Getting to Know the Signs of Stress in Your Dog Getting to Know the Signs of Stress in Your Dog

Posted on by Andre Training Collaborator

In the U.S. alone, approximately 90 million dogs are owned. If you are one of these proud dog owners, you may understand that similar to people, dogs sometimes experience depression, anxiety, illnesses, and other issues.

Has your dog begun to act unusual all of the sudden? Do they seem different or exhibit new behaviors that aren’t part of their usual activities? Do they seem anxious or even depressed? What you may not realize is that stress is actually very common in dogs and it can have a negative impact on their health.

If you want to make sure you know when to take action because your dog is stressed, get to know some of the signs of this problem here.

Constipation, Diarrhea, or Another Digestive Problem

While these conditions are commonly attributed to a food intolerance or disease, certain gastrointestinal issues, such as constipation and diarrhea can also be caused by anxiety. It’s a good idea to speak to your dog’s vet if the constipation, diarrhea, or other digestive problem seems more severe than usual – especially if it has lasted for more than 24 hours or if you notice the diarrhea is bloody. Also, if there is blood in the stool and/or vomit it may be an indication your pet has a foodborne condition.

Appetite Reduction

Dogs won’t go on diets or fasts like many people do. This means it is important to speak with a veterinarian if your pet has suddenly lost an interest in food or if they stop eating completely. This could be because of stress or because of an underlying health issue, such as anorexia. This can cause your dog to refuse food and reduce their intake so much that it results in serious weight loss.

Isolation

There are some dogs that like time alone every now and then. However, if your dog tends to isolate itself from other people or pets, it may be suffering from anxiety, stress, or another type of sickness. Your vet can help you determine the cause of their strange behavior.

More Sleeping Than Usual

Chances are, by now, you are pretty familiar with your dog’s sleeping habits and schedule. If they begin to sleep more than usual, or if they seem somewhat lethargic, it is another reason to speak with the vet. Sometimes, lethargy is one of the first symptoms that a dog is traumatized, injured, or sick. It may also be a sign of certain conditions, such as dehydration, poisoning, anemia, hypothyroidism, diarrhea, tumors, heart or liver problems, and diabetes.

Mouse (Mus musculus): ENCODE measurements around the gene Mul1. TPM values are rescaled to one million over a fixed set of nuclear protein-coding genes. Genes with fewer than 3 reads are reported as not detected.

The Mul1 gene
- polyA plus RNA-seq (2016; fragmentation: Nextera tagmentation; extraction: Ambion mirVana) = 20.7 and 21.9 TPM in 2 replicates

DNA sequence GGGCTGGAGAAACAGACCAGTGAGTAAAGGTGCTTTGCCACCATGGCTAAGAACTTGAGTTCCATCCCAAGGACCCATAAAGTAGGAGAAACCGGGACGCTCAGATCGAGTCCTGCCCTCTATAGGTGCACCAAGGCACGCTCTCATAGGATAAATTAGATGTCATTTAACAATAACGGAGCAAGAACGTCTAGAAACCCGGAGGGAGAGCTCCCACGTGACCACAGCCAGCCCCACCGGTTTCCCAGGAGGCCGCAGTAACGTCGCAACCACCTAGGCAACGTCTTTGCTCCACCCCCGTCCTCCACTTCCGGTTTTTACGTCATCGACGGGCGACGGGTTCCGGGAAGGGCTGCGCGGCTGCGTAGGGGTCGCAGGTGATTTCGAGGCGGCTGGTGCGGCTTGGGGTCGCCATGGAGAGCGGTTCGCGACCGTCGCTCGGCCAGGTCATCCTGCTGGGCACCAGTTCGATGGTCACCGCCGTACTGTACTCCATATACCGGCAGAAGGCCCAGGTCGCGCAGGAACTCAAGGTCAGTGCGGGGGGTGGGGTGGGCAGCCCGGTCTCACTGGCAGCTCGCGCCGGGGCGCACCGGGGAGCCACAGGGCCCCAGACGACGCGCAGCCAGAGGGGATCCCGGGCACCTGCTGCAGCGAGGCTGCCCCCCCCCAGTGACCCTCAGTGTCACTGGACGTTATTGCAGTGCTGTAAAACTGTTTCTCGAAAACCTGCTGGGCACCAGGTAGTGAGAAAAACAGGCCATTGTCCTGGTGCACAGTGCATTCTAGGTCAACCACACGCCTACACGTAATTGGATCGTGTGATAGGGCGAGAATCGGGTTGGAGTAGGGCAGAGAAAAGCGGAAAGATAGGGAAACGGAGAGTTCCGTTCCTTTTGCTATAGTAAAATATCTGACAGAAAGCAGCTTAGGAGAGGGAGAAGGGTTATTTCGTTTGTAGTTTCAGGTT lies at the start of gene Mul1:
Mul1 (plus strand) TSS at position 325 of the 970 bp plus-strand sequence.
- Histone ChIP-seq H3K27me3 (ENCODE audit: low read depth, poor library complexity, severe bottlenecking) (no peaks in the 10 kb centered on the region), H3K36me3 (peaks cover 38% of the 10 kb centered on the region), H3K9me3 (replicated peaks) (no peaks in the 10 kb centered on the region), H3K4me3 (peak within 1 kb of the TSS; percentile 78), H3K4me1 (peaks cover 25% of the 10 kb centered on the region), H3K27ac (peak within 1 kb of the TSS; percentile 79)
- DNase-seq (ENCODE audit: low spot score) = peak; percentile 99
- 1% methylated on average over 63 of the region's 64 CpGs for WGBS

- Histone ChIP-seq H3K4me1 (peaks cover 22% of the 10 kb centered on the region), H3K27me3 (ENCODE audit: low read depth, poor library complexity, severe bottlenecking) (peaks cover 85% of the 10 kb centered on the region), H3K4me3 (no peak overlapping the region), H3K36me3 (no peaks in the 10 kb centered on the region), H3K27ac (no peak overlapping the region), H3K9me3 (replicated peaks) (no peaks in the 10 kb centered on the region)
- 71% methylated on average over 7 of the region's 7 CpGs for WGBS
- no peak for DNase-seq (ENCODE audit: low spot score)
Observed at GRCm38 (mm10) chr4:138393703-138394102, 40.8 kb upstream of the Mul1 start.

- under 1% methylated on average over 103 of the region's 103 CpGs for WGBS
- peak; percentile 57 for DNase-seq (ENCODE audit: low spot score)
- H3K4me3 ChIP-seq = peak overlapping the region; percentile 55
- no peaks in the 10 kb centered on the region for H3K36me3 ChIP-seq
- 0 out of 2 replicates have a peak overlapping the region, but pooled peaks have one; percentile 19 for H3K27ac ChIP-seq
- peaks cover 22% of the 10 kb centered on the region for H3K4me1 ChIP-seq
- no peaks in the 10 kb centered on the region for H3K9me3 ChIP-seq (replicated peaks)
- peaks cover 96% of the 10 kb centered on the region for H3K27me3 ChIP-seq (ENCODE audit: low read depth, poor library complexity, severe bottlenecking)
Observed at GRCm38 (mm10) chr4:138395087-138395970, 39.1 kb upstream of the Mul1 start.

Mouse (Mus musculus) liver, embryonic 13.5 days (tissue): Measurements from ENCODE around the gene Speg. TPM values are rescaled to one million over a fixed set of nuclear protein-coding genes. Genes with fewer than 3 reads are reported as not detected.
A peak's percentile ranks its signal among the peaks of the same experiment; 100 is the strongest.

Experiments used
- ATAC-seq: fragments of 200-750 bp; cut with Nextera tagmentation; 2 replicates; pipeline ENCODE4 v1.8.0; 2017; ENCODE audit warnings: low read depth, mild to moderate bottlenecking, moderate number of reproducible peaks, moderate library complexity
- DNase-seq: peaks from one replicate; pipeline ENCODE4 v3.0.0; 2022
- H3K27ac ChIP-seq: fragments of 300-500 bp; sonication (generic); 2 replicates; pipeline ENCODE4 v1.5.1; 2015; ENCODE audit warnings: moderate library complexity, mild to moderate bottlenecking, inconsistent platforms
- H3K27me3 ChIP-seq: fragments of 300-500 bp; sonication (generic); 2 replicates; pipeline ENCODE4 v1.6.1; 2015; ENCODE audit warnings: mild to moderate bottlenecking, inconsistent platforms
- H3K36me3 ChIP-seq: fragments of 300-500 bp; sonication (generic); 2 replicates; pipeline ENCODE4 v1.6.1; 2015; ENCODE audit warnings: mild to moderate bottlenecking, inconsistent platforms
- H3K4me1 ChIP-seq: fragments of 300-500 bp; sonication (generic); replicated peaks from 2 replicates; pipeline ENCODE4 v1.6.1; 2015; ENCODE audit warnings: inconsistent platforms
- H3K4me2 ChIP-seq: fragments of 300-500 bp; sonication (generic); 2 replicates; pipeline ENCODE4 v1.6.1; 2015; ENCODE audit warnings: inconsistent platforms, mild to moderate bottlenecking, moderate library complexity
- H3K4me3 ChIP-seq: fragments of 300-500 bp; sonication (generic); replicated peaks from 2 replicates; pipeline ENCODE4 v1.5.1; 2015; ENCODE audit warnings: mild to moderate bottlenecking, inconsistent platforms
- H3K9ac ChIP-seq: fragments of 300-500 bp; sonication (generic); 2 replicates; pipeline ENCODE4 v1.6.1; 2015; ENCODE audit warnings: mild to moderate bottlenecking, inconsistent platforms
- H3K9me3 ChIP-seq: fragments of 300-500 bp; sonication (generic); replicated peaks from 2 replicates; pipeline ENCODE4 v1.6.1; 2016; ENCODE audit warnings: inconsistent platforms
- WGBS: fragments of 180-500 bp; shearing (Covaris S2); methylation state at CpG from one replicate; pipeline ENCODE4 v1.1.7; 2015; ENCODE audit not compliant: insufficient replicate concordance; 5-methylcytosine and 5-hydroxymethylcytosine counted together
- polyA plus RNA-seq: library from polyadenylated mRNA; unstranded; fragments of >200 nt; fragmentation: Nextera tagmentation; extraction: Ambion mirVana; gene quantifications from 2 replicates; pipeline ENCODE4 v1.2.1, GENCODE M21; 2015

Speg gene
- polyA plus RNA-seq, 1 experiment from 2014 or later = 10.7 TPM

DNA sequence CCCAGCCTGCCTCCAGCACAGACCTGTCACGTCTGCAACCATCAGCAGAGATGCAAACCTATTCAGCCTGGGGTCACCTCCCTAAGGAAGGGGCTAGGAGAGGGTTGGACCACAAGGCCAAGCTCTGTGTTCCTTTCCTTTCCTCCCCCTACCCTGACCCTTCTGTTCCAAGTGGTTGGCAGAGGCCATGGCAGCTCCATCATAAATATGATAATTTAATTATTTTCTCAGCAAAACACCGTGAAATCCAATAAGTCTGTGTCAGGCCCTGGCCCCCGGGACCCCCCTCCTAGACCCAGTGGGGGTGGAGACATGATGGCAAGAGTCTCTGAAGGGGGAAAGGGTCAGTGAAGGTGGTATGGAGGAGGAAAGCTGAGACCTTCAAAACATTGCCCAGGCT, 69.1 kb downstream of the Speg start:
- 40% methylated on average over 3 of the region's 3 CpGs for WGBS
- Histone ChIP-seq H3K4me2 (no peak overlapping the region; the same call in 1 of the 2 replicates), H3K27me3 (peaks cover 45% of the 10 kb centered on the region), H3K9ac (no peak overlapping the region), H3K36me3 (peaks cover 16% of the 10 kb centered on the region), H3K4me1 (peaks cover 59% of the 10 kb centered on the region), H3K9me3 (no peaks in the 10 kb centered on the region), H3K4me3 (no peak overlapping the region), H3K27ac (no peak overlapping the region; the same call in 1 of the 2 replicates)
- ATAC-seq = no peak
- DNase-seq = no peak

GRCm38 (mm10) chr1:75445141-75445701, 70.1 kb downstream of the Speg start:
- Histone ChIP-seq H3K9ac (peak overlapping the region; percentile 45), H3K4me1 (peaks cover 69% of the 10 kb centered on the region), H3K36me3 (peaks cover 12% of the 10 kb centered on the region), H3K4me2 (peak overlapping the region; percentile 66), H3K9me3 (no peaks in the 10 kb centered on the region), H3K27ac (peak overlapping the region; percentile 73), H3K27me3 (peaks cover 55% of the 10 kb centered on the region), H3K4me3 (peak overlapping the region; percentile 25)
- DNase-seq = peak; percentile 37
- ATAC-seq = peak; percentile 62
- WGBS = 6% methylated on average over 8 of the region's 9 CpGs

Aggression to Other Animals and People

Has your dog begun to act aggressively toward other people or animals? If so, it may be a sign of a sick or stressed animal.

Your dog is an important part of your life. As a result, you want to ensure they are happy and healthy. In some cases, this may require alternative sources of treatment. Speak with your vet to find out if this is a possibility.

In the U.S. alone, approximately 90 million dogs are owned. If you are one of these proud dog owners, you may understand that similar to people, dogs sometimes experience depression, anxiety, illnesses, and other issues.

Has your dog begun to act unusual all of the sudden? Do they seem different or exhibit new behaviors that aren’t part of their usual activities? Do they seem anxious or even depressed? What you may not realize is that stress is actually very common in dogs and it can have a negative impact on their health.

If you want to make sure you know when to take action because your dog is stressed, get to know some of the signs of this problem here.

Constipation, Diarrhea, or Another Digestive Problem

While these conditions are commonly attributed to a food intolerance or disease, certain gastrointestinal issues, such as constipation and diarrhea can also be caused by anxiety. It’s a good idea to speak to your dog’s vet if the constipation, diarrhea, or other digestive problem seems more severe than usual – especially if it has lasted for more than 24 hours or if you notice the diarrhea is bloody. Also, if there is blood in the stool and/or vomit it may be an indication your pet has a foodborne condition.

Appetite Reduction

Dogs won’t go on diets or fasts like many people do. This means it is important to speak with a veterinarian if your pet has suddenly lost an interest in food or if they stop eating completely. This could be because of stress or because of an underlying health issue, such as anorexia. This can cause your dog to refuse food and reduce their intake so much that it results in serious weight loss.

Isolation

There are some dogs that like time alone every now and then. However, if your dog tends to isolate itself from other people or pets, it may be suffering from anxiety, stress, or another type of sickness. Your vet can help you determine the cause of their strange behavior.

More Sleeping Than Usual

Chances are, by now, you are pretty familiar with your dog’s sleeping habits and schedule. If they begin to sleep more than usual, or if they seem somewhat lethargic, it is another reason to speak with the vet. Sometimes, lethargy is one of the first symptoms that a dog is traumatized, injured, or sick. It may also be a sign of certain conditions, such as dehydration, poisoning, anemia, hypothyroidism, diarrhea, tumors, heart or liver problems, and diabetes.

Aggression to Other Animals and People

Has your dog begun to act aggressively toward other people or animals? If so, it may be a sign of a sick or stressed animal.

Your dog is an important part of your life. As a result, you want to ensure they are happy and healthy. In some cases, this may require alternative sources of treatment. Speak with your vet to find out if this is a possibility.

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